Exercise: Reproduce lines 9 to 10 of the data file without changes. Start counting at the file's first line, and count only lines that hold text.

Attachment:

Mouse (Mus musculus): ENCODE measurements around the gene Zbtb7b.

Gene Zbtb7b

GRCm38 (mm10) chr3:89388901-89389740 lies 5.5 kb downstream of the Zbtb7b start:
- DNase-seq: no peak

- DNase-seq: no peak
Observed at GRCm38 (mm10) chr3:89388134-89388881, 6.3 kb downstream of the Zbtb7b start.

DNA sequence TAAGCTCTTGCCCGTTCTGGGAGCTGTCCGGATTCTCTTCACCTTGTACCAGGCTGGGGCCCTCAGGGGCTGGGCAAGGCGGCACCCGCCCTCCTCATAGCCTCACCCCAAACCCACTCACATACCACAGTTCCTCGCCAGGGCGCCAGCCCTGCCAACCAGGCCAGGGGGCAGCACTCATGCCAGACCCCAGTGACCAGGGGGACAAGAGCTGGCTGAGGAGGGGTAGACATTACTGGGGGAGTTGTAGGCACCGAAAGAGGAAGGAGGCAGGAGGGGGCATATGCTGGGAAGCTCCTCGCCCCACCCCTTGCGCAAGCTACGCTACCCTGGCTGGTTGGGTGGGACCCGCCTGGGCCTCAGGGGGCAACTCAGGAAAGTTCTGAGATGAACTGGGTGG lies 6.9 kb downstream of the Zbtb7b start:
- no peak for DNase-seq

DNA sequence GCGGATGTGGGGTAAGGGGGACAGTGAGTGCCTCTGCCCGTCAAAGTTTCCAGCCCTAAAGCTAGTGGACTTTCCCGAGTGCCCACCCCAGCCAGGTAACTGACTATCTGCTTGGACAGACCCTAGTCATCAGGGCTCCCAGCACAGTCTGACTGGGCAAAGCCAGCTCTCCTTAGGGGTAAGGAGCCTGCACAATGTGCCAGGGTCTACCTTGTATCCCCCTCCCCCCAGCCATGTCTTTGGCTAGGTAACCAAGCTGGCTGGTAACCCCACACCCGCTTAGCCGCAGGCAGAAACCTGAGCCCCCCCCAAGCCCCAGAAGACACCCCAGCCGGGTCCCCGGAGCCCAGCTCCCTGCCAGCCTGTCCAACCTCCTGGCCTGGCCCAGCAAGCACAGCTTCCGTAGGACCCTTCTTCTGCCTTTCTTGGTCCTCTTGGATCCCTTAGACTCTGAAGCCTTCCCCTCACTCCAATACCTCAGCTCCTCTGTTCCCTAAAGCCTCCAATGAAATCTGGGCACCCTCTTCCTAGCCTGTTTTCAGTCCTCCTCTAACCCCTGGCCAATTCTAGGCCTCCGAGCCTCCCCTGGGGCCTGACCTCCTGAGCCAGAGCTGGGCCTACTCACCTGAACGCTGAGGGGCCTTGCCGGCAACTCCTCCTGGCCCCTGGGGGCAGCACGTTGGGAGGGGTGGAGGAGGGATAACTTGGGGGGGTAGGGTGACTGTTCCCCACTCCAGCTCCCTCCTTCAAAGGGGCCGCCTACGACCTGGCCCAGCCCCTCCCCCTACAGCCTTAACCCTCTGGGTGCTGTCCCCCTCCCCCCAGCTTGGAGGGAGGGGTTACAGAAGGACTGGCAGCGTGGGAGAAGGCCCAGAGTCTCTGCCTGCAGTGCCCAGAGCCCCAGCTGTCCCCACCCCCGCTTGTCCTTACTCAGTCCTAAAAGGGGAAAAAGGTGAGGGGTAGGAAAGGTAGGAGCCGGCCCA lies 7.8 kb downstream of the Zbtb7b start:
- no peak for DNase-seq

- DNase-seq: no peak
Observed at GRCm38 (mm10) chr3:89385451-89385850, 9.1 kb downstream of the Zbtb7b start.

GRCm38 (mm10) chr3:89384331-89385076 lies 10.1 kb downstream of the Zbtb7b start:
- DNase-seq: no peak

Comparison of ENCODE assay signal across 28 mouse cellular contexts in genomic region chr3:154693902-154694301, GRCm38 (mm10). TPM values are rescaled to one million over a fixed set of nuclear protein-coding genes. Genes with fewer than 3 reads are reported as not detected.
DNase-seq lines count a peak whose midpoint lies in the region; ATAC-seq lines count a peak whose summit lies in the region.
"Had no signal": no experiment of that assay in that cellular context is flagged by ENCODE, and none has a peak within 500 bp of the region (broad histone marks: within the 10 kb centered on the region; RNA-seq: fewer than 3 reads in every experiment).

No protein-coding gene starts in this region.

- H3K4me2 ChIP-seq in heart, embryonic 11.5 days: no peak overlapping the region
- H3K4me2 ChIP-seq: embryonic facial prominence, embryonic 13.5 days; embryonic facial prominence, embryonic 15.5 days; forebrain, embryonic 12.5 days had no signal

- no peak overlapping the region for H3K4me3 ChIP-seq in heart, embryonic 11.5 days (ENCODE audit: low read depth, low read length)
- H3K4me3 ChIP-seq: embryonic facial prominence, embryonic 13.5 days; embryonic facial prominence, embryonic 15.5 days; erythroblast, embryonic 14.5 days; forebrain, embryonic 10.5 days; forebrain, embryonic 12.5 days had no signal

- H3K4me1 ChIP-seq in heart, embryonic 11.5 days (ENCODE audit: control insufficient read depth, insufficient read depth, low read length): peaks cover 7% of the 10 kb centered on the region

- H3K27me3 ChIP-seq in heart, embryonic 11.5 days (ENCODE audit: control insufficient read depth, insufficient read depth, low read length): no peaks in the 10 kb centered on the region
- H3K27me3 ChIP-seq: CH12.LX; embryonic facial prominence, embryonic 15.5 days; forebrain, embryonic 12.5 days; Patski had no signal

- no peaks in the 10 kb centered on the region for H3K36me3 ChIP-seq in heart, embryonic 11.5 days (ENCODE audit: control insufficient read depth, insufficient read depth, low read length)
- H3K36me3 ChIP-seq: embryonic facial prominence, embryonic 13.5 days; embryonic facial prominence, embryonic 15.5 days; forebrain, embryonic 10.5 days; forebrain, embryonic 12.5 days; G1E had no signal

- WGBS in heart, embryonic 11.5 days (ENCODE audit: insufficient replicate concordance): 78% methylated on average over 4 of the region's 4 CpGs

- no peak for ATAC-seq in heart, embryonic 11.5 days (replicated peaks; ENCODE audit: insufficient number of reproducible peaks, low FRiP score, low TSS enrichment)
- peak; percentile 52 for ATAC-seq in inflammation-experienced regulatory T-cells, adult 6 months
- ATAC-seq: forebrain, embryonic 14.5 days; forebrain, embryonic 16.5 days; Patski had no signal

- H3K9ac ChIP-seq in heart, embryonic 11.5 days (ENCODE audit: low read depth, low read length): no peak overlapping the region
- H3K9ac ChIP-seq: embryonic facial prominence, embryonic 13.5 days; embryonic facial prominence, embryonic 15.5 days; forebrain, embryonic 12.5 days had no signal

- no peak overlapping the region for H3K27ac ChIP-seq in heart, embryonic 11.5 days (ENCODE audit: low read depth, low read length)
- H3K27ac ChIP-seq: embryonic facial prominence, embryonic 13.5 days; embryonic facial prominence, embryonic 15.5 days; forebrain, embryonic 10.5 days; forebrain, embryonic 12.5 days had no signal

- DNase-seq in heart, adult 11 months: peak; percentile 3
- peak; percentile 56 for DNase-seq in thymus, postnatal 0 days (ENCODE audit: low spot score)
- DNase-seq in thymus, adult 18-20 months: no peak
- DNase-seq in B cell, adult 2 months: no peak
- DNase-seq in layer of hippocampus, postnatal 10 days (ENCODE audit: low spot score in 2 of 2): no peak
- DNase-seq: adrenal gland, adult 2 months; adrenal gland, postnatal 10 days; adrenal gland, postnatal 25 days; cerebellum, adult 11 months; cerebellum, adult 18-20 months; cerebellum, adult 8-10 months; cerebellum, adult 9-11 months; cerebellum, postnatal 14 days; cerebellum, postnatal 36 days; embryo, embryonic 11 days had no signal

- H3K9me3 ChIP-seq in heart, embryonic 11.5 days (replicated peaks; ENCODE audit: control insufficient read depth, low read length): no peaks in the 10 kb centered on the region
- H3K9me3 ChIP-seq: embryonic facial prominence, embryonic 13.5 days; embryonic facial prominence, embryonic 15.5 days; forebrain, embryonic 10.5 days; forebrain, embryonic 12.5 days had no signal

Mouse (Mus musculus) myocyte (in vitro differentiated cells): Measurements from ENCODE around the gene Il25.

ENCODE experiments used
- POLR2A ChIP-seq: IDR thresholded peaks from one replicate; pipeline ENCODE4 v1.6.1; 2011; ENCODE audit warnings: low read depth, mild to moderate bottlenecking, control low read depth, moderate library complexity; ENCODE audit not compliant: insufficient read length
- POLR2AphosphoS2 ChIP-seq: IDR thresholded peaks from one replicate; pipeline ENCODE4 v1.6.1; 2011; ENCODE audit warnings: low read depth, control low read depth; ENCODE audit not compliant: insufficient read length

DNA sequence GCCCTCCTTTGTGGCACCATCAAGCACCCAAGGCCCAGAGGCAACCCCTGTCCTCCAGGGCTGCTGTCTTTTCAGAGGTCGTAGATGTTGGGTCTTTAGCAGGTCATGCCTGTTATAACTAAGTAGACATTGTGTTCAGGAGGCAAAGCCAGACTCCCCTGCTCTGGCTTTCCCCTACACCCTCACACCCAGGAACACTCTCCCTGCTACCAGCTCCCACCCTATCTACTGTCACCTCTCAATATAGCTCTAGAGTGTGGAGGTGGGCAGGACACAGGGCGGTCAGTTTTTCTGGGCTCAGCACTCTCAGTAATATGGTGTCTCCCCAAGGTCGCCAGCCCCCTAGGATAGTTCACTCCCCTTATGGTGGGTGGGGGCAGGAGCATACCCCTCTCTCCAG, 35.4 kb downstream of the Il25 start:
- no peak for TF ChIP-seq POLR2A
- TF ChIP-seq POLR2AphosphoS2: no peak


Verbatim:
DNA sequence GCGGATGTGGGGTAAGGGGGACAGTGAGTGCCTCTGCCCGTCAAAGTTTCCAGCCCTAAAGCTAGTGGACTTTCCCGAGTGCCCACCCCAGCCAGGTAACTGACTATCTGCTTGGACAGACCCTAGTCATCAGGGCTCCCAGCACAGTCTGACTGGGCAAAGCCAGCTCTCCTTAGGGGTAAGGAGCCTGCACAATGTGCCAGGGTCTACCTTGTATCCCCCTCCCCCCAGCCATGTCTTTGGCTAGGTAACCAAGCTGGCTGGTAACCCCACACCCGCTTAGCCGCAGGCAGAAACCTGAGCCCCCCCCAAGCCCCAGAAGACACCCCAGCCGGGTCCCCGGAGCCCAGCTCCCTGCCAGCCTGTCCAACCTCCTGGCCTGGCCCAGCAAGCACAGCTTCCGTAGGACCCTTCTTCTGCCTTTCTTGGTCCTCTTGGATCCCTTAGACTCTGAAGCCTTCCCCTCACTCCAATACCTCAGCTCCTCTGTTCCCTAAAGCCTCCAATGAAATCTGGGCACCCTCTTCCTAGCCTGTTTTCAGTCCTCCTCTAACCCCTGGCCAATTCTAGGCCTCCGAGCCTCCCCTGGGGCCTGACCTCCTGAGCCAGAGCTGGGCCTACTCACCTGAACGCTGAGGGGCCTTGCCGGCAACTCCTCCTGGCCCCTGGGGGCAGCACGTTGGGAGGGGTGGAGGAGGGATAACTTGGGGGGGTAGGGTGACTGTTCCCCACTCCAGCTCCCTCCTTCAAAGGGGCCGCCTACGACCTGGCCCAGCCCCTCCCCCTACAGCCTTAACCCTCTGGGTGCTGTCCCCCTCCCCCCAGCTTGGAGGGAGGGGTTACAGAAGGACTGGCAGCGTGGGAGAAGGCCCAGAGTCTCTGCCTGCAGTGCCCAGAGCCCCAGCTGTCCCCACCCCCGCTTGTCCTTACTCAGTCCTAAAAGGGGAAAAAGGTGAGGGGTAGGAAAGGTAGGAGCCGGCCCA lies 7.8 kb downstream of the Zbtb7b start:
- no peak for DNase-seq